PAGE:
The Missing Lynx: The Past and Future of Britain’s Lost Mammals

Written by Jack Ashby, Manager of the University Museum of Zoology, Cambridge, and author of Animal Kingdom: A Natural History in 100 Objects.

A good title goes a long way, and based on that alone I was excited to receive a review copy of Ross Barnett’s new book through the post. I knew of Ross from Twitter – and I can heartily recommend following him for a whole host of natural history-related wonders, particularly around climate change, ancient mammal DNA and palaeontology. As a result, I was slightly surprised that he had written a book that I assumed – from the clever title – was about reintroducing the lynx to Britain.

That is, in fact, not what the book is about. Instead, it takes us species-by-species, chapter-by-chapter, through the incredible range of beasts that have disappeared from the British Isles in recent millennia (I should have paid more attention to the subtitle). We learn about the woolly mammoths and rhinos, the huge cave bears and their slightly smaller relatives, cave lions and cave hyenas, sabretooth cats, massive species of cattle and deer, as well as wolves, beavers and, yes, lynx. All of these stories are told in the voice of a person clearly fascinated and excited by the things he has been studying all his life, and with a dry sense of humour.

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Brendel Plant Model Survey

Written by Donna Young, Curator of Herbarium, World Museum, National Museums Liverpool

Inspired by the project led by the Corning Museum of Glass, which looked at holdings of Blaschka models, I am embarking on a project to map and document collections of Brendel botanical models worldwide.

The objective of this project is not only to provide a useful resource to be used in the curation of anatomical models, but to document their past and present use – promoting and bringing awareness of these collections to new audiences.

Brendel model Papaver rhoeas
© National Museums Liverpool, World Museum

Anatomical Models

The nineteenth century was the golden age of scientific discovery, and as the century progressed, the teaching of science in schools, academies and museums evolved to reach a new mass public audience. Science was no longer the exclusive preserve of an elite few.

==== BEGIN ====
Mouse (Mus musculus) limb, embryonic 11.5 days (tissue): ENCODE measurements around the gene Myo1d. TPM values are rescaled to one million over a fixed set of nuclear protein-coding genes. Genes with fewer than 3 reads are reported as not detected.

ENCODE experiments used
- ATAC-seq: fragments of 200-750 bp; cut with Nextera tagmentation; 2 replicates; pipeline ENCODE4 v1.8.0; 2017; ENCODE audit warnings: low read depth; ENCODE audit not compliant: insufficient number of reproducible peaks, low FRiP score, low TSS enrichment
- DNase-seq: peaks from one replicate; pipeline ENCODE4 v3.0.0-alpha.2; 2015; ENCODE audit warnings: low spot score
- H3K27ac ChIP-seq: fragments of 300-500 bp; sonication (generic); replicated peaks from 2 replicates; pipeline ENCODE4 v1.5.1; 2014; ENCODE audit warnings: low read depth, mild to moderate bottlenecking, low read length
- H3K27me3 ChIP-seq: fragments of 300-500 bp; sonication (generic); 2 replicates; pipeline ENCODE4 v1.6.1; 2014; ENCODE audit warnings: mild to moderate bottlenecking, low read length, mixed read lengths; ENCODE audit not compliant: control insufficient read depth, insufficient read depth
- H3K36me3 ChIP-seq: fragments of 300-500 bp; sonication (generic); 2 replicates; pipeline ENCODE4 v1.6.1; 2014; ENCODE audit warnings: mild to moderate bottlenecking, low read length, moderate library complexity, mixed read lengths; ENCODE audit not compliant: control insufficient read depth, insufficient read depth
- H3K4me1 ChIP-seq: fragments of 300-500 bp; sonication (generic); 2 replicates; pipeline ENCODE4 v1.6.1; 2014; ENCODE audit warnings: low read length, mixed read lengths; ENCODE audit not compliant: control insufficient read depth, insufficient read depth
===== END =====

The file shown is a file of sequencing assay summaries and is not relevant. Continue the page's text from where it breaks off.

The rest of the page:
Changing teaching techniques promoted this transformation and pedagogical inquiry was seen as a constructive and involved way of learning. The written and spoken word was supported by the use of visually instructive wall charts and classroom demonstrations. The introduction of interactive teaching models encouraged audiences to understand nature using new and original perspectives.

Botanical models were used to illustrate and demonstrate plant anatomy. Unlike living material, their use was not restricted by seasonal availability and they were ideal for demonstrating small or ephemeral details which are difficult to preserve.

In 1827 Louis Auzoux established his workshop in France, manufacturing human and veterinary anatomical models from papier-mâché. The company also produced botanical models, which were widely distributed to universities and schools in France, particularly to support the expansion in teaching agricultural science.

Brendel model Centaurea cyanus ‘dissected’
© National Museums Liverpool, World Museum

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Bill Pettit Memorial Fund: Discovery Collections Project

The Bill Pettit Memorial Award was set up a few years ago by NatSCA to support projects including the conservation, access, and use of natural science collections. One of the recent projects we have been able to help with was the curation of some amazing specimens from the voyage of the Discovery. Hear more about the project from Tammy below.

David Gelsthorpe

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In early 2013 we set about organising the task to begin with the curation of the largest, most recent and least organised of the three collections – that of the ECOMAR collection. The start of the ECOMAR project coincided with commissioning of the new UK Royal Research Ship James Cook officially named by the Princess Royal on 6 February 2007. The first ECOMAR cruise departed from Southampton on 13 July 2007. The ECOMAR project was designed to investigate the Charlie Gibbs Fracture Zone area which lies approximately mid-way between Iceland and the Azores. Four super stations were defined (two north of the Charlie Gibbs Fracture Zone and two to the south), all had the same bottom depth (2500m) and were revisited during voyages by the R.R.S. James Cook and the R.R.S. Discovery during the years 2007–2010 to replicate sampling, time-series investigations and flux studies.